Company A was the first to cross the Moselle; a few scattered rounds were received, but no casualties were reported. On the far shore, the company commander, Capt. Elias R. Vick, Jr., reorganized his men and by 0200 (September 10) was ready to move toward the objective. In the meantime two platoons of Company C were also across the river.
The 2nd and 3rd Platoons of Company A deployed and advanced in the face of machine gun fire, which pinned the men to the ditches on either side of the Voisage Farm. The company commander, Captain Vick, moving to the highway in an attempt to get his platoons in motion again, was hit by the machine gun fire. He died of wounds before he could be evacuated.
The battalion commander, Major Haughey, who had crossed with Company C, was well aware that, with daylight fast approaching, permitting his battalion to be caught under observation on the exposed flatland would be virtual suicide. Since Companies A and C were stalled he sent his S-2, 1st Lt. Leo E. Harris to reconnoiter quickly for the most favorable route to Hill 386. When Lieutenant Harris found what he believed to be an avenue of approach, he delayed no longer. Assembling one platoon of Company A and two of Company C, he led a dash past Voisage Farm and up the hill. His action was successful and at about 0800 the battalion’s three companies (Company B had also crossed the river) were firmly on the objective and repulsed a minor German counterattack. At noon the Germans returned in strength. Shells from German tanks began to burst in the fir trees above Company C's command post at the southern edge of the woods. The command group was badly hit: the radio operator was killed and the company commander, Captain Davis, was wounded in both legs. He remained in action, calling for artillery and mortar support to stop the tanks. He finally collapsed and was started back on a stretcher, only to be hit a second time by shell fragments and killed.
The German tanks were not followed by infantry and they were careful to remain outside effective bazooka range. Instead of pushing forward they moved across the battalion’s front firing the exposed positions on the bare southern nose of Hill 386. Suddenly P-47 fighter-bombers, of the 406 Fighter Bomber Group, entered the battle. They bombed and strafed the tanks and the Germans withdrew. The seriousness of the German counterattack led the Regiment Commander, Colonel Bell, to order his 3rd Battalion, with two companies (I and K), to cross the river and capture Arry, in order to secure the bridgehead’s southern flank. The Germans launched no more counterattacks against Hill 386 during the afternoon, but shellfire and long-range machine gun fire harassed the men there for the rest of the day.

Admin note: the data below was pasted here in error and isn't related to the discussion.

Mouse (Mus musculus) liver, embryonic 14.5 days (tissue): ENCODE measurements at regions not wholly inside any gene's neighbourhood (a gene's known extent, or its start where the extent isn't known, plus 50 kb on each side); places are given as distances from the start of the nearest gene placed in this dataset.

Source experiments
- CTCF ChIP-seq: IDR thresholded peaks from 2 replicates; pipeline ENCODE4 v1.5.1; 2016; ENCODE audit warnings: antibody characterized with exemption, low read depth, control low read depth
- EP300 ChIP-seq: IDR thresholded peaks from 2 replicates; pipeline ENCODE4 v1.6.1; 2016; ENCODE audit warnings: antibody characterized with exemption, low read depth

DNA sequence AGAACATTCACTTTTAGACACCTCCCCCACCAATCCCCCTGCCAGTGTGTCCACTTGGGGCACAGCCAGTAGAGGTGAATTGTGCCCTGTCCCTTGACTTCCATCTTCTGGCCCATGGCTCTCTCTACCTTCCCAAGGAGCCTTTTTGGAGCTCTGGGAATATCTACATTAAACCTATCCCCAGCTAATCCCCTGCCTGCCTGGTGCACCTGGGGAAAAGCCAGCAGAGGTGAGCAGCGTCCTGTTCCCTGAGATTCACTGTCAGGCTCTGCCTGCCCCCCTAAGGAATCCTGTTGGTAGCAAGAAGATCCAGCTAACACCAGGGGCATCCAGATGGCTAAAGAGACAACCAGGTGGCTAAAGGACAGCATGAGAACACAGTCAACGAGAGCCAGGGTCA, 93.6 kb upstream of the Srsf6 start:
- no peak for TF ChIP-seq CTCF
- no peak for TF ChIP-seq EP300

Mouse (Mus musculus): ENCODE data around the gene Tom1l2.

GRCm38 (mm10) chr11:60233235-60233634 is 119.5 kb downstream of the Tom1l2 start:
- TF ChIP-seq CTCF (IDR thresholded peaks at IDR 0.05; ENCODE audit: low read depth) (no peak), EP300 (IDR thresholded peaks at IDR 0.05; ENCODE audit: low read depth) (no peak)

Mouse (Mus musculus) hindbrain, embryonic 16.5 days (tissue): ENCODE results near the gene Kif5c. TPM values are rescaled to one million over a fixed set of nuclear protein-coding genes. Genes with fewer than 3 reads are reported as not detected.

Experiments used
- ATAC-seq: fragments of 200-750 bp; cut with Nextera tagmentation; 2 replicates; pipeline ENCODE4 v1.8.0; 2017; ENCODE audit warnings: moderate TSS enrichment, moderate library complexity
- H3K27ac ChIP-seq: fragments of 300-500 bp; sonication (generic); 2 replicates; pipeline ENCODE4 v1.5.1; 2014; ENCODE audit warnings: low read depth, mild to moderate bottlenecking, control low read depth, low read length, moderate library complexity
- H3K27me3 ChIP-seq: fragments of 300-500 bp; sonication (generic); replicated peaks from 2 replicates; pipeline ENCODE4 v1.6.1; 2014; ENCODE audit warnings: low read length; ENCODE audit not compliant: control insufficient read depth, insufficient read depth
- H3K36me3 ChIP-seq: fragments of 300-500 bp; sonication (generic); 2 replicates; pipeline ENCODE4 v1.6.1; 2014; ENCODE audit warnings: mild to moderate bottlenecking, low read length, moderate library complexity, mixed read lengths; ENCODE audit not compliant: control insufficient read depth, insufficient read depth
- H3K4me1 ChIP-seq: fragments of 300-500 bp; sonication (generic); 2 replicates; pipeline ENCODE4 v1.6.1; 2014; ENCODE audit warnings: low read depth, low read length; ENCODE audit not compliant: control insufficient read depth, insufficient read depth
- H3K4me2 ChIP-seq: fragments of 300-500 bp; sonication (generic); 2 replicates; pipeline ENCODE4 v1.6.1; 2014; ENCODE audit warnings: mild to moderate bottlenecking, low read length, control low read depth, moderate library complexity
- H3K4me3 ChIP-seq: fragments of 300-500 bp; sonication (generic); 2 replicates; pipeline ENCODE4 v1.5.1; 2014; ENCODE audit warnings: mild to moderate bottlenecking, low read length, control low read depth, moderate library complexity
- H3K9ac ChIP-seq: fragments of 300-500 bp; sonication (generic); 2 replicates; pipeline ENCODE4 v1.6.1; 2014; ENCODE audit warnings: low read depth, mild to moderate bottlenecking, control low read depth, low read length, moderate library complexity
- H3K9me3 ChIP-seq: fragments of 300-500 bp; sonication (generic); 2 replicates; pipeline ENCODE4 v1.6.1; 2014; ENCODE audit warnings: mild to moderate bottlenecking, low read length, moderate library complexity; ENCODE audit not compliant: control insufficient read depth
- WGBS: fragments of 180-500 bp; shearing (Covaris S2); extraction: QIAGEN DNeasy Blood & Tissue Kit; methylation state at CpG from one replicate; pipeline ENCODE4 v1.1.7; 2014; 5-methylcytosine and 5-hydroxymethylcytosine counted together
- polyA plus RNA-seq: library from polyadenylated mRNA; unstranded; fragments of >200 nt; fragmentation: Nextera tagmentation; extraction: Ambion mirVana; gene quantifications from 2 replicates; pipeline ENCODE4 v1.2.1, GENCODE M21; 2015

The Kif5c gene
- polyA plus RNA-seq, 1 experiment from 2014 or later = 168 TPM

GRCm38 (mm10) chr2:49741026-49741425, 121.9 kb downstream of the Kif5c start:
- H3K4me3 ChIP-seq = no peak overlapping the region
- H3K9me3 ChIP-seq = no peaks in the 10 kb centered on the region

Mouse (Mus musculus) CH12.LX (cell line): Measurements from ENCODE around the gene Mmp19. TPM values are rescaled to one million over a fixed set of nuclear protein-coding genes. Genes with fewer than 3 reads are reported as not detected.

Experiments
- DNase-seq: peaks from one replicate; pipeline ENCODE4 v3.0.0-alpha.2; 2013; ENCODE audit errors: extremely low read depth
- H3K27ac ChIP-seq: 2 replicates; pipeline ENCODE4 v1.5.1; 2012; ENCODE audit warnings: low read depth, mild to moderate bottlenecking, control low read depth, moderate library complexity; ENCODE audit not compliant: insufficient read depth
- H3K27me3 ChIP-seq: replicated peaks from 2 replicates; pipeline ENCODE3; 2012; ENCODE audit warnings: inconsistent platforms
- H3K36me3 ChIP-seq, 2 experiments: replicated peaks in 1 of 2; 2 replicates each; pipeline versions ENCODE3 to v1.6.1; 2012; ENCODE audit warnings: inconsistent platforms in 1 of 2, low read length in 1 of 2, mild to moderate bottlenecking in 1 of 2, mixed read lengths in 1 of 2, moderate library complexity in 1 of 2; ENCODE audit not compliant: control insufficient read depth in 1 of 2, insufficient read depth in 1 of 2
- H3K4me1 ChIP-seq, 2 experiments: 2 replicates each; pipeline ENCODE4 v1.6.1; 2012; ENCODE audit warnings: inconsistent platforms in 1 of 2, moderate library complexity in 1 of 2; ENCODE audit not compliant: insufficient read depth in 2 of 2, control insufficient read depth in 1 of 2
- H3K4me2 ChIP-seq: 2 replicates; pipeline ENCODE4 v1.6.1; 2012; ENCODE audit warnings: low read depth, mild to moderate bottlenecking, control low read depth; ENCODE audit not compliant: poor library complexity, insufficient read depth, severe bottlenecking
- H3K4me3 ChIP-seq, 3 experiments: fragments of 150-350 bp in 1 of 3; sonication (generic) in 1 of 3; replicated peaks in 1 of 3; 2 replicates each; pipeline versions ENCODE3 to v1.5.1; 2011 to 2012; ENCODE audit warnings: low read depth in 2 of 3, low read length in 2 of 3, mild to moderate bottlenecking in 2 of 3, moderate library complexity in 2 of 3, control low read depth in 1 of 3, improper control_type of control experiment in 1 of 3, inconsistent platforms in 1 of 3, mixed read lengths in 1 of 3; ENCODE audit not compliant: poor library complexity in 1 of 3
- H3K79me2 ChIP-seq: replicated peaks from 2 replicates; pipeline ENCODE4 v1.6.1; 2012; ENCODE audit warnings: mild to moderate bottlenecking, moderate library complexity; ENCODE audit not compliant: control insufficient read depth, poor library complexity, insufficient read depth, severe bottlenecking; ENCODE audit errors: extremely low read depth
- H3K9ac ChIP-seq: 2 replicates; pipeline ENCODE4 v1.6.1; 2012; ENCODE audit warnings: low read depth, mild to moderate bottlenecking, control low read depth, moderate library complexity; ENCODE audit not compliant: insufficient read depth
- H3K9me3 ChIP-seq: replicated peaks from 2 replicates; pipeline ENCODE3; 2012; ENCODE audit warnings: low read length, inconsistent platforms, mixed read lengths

At the first sign of light the next morning elements of the 3rd Panzer Grenadier and 17th SS Panzer Grenadier Divisions launched a two-pronged attack against the 1st Battalion, on Hill 386. The counterattack was successfully repulsed, with many German tanks and assault guns destroyed.
The 3rd Battalion
Companies I and K crossed the river at about 1735 (September 10). The companies advanced towards Arry, holding up briefly on the outskirts while P-47's and artillery bombarded the objective. Then the rifle companies continued against virtually no resistance, ferreting the enemy from houses and cellars where he had sought cover from the bombardment. The town was cleared by 2130, and the regimental commander, Colonel Bell, ordered the companies to pull back to Voisage Farm. Company C of the 1st Battalion was ordered to occupy the town. It is not clear if Company C moved in too late or the 3rd Battalion companies left too fast, in any case when Company C men entered Arry, at 0300, found that the Germans had reoccupied the town. Lieutenant Dille, the company commander was killed. At 0430 heavy artillery fire, from both sides, blanketed the area. Company C, with only 43 men, was permitted to withdraw at 0800 (September 11). At about 1900 the two remaining companies of the 3rd Battalion and the Battalion Commander, Major Shipley, crossed the Moselle.